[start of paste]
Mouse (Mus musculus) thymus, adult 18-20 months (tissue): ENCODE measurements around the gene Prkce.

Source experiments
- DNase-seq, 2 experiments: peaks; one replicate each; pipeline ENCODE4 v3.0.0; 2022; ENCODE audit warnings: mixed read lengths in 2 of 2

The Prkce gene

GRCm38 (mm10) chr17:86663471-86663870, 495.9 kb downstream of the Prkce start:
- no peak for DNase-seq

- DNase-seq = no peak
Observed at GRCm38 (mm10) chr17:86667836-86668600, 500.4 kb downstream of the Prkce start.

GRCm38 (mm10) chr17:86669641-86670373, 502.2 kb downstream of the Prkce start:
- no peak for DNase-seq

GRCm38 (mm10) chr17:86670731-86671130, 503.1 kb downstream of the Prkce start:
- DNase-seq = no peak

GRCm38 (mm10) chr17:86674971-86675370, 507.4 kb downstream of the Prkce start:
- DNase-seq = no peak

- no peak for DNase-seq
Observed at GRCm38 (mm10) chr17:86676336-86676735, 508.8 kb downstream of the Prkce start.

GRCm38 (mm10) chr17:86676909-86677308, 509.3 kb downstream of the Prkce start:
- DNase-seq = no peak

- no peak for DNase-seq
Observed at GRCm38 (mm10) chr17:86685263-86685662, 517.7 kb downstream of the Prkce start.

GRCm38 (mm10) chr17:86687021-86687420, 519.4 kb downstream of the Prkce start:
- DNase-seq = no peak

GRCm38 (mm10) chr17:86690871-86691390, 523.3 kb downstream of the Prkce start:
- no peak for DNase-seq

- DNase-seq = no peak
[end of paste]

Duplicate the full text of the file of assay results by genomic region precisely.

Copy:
Mouse (Mus musculus) thymus, adult 18-20 months (tissue): ENCODE measurements around the gene Prkce.

Source experiments
- DNase-seq, 2 experiments: peaks; one replicate each; pipeline ENCODE4 v3.0.0; 2022; ENCODE audit warnings: mixed read lengths in 2 of 2

The Prkce gene

GRCm38 (mm10) chr17:86663471-86663870, 495.9 kb downstream of the Prkce start:
- no peak for DNase-seq

- DNase-seq = no peak
Observed at GRCm38 (mm10) chr17:86667836-86668600, 500.4 kb downstream of the Prkce start.

GRCm38 (mm10) chr17:86669641-86670373, 502.2 kb downstream of the Prkce start:
- no peak for DNase-seq

GRCm38 (mm10) chr17:86670731-86671130, 503.1 kb downstream of the Prkce start:
- DNase-seq = no peak

GRCm38 (mm10) chr17:86674971-86675370, 507.4 kb downstream of the Prkce start:
- DNase-seq = no peak

- no peak for DNase-seq
Observed at GRCm38 (mm10) chr17:86676336-86676735, 508.8 kb downstream of the Prkce start.

GRCm38 (mm10) chr17:86676909-86677308, 509.3 kb downstream of the Prkce start:
- DNase-seq = no peak

- no peak for DNase-seq
Observed at GRCm38 (mm10) chr17:86685263-86685662, 517.7 kb downstream of the Prkce start.

GRCm38 (mm10) chr17:86687021-86687420, 519.4 kb downstream of the Prkce start:
- DNase-seq = no peak

GRCm38 (mm10) chr17:86690871-86691390, 523.3 kb downstream of the Prkce start:
- no peak for DNase-seq

- DNase-seq = no peak